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  • Writer's pictureMadeline Ford

curating a positive social media space

It’s no secret that social media, in one form or another, is a large part of our everyday lives. It’s a valuable tool for keeping up with friends & family, sharing life events, and finding inspiration for everything from what we eat to where we travel — but how much are we letting it control our mental and physical health?

Curating a Positive Social Media Space | The Chirp by Byrd Haus

Until The Social Dilemma was released in 2020 on Netflix, most of us never took a moment to stop scrolling and reflect on how social media might be affecting our lives.

Here are the facts:

Note: This blog post is not written to scare you—it's intended to make you aware of these realities, and provide some insight on how to take back control of what you consume (and post) on social media.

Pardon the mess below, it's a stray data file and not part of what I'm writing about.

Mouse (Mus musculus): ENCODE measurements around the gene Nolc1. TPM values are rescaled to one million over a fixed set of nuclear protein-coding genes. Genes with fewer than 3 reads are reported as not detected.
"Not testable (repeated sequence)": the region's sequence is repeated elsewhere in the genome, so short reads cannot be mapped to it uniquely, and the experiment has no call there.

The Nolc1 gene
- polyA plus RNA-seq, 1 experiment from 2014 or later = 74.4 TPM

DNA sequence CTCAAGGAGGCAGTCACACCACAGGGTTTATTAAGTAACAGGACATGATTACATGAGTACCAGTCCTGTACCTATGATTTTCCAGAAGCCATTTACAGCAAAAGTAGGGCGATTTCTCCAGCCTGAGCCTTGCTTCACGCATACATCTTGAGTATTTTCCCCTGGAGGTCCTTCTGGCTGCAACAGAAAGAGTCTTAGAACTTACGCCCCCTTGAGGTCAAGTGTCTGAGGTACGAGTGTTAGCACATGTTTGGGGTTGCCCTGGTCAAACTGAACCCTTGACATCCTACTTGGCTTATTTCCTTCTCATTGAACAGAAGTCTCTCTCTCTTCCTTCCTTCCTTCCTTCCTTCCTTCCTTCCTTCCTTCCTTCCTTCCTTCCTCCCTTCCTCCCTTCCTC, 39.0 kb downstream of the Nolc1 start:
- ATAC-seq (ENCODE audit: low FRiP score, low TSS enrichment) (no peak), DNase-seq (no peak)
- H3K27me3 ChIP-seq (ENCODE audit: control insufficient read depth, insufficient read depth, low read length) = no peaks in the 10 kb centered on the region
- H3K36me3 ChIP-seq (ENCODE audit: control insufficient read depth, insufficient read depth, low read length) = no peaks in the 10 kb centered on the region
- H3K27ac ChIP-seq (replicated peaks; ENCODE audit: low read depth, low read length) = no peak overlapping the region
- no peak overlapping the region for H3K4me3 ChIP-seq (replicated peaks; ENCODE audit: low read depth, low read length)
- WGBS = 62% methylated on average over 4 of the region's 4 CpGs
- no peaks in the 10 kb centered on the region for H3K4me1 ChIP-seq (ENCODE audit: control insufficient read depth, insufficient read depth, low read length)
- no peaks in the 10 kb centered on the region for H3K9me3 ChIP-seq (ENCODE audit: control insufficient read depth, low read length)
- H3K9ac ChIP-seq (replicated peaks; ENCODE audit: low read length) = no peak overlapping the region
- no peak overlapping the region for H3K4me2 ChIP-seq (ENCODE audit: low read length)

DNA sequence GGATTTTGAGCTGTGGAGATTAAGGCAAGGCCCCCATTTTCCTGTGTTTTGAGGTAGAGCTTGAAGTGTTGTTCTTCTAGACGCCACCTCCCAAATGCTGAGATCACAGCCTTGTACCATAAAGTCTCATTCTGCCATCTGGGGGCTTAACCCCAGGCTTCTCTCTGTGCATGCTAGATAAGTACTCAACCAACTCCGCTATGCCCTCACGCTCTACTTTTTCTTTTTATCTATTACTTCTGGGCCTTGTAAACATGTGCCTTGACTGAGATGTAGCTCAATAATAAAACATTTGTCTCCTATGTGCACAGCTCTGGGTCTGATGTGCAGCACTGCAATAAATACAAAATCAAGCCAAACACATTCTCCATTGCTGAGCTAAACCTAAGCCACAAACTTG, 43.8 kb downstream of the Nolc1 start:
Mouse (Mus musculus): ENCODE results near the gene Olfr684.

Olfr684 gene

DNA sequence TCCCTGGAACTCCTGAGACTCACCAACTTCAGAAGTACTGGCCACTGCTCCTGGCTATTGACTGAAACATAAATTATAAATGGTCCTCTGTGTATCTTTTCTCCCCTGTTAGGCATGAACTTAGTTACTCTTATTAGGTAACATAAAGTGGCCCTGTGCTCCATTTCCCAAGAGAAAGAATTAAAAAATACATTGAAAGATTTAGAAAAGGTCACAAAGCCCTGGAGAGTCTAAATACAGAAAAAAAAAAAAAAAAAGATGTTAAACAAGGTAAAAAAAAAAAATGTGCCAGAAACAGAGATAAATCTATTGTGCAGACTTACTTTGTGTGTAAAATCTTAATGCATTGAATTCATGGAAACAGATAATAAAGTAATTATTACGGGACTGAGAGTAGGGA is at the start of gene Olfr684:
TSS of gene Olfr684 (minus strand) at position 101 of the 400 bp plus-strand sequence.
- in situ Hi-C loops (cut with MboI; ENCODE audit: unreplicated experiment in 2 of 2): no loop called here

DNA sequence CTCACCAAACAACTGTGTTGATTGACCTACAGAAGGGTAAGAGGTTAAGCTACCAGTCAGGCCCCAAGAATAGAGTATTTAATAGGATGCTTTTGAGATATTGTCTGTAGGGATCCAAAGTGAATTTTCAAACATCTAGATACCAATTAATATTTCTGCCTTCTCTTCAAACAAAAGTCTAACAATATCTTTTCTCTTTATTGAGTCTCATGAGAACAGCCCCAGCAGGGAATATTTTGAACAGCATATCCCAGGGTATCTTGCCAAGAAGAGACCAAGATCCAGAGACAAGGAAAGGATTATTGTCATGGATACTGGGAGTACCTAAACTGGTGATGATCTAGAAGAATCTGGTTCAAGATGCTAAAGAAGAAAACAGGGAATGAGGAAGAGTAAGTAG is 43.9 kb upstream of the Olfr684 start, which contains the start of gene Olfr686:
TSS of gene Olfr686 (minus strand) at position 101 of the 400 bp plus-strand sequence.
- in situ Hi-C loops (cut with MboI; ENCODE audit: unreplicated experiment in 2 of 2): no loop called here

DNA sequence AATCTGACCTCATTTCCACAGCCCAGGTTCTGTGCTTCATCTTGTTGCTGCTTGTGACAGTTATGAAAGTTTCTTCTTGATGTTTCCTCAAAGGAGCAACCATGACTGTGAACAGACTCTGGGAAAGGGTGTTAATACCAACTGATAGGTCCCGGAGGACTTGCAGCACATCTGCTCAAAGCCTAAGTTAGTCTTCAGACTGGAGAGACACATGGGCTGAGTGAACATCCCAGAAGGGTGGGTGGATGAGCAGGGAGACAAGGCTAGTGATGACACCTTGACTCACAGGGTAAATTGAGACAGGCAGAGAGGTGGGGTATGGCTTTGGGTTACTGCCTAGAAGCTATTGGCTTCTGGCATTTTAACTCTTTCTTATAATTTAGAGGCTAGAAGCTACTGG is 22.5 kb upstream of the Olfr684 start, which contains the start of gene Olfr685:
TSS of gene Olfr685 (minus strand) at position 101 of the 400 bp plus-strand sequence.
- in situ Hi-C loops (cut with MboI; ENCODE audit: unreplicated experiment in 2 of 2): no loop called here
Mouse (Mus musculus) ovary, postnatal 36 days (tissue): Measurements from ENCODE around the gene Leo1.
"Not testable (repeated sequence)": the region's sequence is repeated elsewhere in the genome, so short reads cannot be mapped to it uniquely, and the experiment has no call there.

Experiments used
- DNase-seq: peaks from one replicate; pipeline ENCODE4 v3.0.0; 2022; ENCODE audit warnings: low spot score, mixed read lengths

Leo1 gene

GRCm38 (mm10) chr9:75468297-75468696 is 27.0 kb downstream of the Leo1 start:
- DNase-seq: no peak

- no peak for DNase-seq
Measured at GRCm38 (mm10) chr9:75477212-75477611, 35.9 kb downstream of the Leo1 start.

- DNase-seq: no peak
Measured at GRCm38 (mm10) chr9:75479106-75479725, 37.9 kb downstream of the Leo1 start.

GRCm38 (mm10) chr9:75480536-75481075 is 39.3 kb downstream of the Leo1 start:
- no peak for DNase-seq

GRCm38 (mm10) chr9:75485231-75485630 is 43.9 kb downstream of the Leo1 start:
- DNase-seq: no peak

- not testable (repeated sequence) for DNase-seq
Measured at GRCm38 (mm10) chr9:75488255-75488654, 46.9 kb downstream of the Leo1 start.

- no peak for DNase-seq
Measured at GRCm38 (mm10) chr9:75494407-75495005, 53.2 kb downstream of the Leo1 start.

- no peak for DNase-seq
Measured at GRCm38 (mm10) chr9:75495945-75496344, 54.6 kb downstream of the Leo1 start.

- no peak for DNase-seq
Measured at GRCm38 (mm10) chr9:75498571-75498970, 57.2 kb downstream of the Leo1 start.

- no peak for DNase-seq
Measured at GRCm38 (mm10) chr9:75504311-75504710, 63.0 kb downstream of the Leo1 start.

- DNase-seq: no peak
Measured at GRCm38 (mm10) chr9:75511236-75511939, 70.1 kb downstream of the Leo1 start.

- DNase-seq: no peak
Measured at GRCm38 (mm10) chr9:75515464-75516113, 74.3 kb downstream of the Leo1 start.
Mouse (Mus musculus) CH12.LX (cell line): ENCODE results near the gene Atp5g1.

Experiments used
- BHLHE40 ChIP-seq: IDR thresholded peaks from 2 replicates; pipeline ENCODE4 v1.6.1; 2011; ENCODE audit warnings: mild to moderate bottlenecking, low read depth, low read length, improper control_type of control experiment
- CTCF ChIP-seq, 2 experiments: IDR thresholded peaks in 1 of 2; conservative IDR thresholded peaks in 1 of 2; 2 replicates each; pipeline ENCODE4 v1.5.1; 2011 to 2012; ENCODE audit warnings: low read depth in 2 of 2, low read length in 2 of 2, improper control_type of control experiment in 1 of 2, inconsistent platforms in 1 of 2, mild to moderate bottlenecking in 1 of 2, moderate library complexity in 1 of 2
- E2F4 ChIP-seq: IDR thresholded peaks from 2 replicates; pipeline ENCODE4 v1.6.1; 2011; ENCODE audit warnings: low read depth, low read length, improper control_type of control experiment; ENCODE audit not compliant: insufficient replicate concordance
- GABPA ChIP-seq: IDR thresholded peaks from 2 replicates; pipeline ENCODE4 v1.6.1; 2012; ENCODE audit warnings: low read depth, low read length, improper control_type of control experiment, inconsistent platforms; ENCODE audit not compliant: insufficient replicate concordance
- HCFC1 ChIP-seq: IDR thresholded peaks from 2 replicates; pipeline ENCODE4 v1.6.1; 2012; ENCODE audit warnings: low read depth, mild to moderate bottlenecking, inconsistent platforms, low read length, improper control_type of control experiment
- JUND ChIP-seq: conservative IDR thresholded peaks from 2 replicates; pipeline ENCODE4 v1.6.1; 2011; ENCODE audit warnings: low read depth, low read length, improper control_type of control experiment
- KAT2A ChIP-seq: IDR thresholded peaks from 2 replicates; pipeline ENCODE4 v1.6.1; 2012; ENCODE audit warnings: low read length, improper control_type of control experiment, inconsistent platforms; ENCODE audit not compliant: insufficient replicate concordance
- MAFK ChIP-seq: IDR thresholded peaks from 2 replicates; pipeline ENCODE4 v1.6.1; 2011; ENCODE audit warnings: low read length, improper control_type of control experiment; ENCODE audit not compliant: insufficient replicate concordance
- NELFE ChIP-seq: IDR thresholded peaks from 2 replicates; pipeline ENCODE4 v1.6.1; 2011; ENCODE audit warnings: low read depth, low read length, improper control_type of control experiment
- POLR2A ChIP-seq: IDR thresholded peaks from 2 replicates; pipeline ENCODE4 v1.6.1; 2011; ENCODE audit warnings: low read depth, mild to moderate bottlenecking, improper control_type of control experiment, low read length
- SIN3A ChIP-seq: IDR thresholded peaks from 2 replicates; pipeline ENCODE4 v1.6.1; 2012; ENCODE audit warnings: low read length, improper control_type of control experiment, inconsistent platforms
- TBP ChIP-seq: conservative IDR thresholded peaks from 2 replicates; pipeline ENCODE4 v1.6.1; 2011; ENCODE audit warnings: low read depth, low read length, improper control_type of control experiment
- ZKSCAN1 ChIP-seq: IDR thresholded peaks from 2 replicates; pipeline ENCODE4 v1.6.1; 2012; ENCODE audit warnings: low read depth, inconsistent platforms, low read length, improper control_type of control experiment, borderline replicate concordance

So, where do you begin?

STEP #1: What You See

Social media can easily cause people to get sucked into feeling like they are less than; like they need to change in some way to be prettier; like they have to work harder, do more, or travel farther to live a fulfilling life; like they need to buy into the latest pyramid scheme, wear a certain brand, or spend money on things they don't need because an influencer said so.

You can see how this is toxic, right? This cycle can be applied across social media platforms, which is why we're suggesting you to start paying attention to your social media space and analyzing how it affects your daily life.

Curating a Positive Social Media Space | The Chirp by Byrd Haus

You hear about social media "algorithms" and how they change so frequently, but they actually change based on your activity — meaning you can have control of the algorithm.

So the next time you pick up your phone to scroll, try one of the following methods to start cleaning up your personal space:

No New Friends: